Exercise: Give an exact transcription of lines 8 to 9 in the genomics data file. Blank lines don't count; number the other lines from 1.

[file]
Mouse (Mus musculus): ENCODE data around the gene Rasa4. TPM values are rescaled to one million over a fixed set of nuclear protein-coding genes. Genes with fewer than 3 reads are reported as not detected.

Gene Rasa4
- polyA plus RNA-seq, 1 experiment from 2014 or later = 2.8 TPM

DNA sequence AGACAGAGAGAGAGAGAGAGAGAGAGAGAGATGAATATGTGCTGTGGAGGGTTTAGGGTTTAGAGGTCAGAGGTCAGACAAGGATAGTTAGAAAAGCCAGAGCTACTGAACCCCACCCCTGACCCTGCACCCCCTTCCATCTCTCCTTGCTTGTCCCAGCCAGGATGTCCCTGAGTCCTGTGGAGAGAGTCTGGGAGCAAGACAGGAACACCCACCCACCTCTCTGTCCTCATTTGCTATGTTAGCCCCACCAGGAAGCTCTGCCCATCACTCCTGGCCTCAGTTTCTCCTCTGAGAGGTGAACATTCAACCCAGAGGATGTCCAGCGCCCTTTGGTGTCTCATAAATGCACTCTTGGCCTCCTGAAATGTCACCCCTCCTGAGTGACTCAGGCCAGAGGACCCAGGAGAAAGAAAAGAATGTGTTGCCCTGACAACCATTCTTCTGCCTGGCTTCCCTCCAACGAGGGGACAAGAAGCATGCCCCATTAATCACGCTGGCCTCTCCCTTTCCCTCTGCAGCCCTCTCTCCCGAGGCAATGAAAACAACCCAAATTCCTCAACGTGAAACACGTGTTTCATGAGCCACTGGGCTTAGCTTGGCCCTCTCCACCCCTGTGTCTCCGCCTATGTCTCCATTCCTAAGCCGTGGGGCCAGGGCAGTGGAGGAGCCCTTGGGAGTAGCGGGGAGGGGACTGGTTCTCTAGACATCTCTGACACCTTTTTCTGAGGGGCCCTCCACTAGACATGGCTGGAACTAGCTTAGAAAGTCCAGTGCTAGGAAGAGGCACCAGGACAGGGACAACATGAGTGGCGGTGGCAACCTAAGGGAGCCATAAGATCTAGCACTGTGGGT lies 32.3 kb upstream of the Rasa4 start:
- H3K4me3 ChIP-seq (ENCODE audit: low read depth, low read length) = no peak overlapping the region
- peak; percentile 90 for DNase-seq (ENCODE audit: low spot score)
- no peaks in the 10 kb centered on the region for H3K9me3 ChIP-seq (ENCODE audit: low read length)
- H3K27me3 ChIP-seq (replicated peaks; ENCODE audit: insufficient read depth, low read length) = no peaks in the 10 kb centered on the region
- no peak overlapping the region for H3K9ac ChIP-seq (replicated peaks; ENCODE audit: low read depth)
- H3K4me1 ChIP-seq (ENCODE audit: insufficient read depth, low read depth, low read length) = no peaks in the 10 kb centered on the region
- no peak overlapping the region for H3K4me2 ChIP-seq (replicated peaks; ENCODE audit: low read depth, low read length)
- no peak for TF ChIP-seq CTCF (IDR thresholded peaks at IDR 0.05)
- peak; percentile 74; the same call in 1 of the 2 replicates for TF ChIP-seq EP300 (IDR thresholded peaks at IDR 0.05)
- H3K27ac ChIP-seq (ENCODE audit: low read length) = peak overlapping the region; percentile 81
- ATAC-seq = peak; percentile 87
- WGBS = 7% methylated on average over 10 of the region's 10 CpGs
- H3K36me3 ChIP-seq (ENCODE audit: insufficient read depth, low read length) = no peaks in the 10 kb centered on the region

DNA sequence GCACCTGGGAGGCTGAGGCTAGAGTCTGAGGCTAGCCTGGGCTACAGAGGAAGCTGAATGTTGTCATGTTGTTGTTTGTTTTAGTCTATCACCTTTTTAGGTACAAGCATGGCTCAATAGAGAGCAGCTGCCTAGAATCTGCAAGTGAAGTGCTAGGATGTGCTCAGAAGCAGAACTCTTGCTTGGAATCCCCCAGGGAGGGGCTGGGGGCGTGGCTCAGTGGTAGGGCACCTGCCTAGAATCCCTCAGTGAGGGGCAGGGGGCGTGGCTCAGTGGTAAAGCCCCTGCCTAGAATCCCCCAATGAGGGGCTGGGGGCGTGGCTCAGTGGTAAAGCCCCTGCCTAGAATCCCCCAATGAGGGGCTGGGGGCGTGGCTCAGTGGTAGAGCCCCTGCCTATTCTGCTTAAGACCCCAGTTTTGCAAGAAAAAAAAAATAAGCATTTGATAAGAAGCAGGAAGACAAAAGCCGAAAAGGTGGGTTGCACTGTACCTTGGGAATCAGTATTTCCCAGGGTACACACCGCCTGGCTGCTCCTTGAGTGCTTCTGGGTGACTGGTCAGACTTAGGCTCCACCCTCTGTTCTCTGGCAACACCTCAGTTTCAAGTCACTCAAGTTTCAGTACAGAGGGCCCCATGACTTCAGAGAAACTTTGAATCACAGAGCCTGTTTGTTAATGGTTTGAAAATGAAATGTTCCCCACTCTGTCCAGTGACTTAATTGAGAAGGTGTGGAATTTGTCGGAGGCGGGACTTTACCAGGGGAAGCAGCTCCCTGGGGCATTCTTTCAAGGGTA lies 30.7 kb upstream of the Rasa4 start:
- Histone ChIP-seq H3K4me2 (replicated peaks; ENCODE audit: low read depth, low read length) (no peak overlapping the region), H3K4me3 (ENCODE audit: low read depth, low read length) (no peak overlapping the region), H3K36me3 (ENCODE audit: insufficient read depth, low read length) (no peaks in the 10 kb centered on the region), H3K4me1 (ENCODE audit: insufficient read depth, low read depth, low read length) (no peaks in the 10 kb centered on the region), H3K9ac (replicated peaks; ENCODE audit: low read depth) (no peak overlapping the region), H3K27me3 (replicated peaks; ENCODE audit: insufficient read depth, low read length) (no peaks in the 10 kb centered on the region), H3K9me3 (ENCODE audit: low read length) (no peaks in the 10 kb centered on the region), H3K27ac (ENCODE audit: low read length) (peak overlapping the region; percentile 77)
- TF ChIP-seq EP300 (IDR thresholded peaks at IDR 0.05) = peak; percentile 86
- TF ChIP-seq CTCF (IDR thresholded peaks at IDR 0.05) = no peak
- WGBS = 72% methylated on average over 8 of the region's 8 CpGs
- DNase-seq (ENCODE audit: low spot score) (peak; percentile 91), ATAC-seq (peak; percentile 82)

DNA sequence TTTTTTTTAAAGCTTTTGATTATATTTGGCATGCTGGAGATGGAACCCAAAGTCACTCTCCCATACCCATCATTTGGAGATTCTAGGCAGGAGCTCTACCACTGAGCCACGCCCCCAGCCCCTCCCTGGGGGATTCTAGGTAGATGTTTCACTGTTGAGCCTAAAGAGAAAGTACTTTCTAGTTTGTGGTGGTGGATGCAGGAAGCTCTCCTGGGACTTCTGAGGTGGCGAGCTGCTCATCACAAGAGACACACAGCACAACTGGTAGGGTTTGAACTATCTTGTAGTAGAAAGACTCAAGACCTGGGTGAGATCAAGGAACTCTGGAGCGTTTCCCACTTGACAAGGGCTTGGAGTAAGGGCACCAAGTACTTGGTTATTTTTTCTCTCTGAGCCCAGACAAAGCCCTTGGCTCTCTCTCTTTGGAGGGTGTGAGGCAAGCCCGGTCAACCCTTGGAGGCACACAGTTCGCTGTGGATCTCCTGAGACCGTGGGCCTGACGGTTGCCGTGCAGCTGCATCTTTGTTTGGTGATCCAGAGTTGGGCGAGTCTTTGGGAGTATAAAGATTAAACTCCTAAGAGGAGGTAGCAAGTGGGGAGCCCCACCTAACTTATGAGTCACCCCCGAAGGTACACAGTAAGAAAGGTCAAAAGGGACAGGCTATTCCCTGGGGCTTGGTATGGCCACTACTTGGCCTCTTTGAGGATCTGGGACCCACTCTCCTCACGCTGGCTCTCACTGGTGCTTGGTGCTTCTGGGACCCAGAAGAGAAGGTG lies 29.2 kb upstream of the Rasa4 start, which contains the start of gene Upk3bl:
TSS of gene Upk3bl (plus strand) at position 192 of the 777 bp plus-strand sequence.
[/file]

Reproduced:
- H3K27me3 ChIP-seq (replicated peaks; ENCODE audit: insufficient read depth, low read length) = no peaks in the 10 kb centered on the region
- no peak overlapping the region for H3K9ac ChIP-seq (replicated peaks; ENCODE audit: low read depth)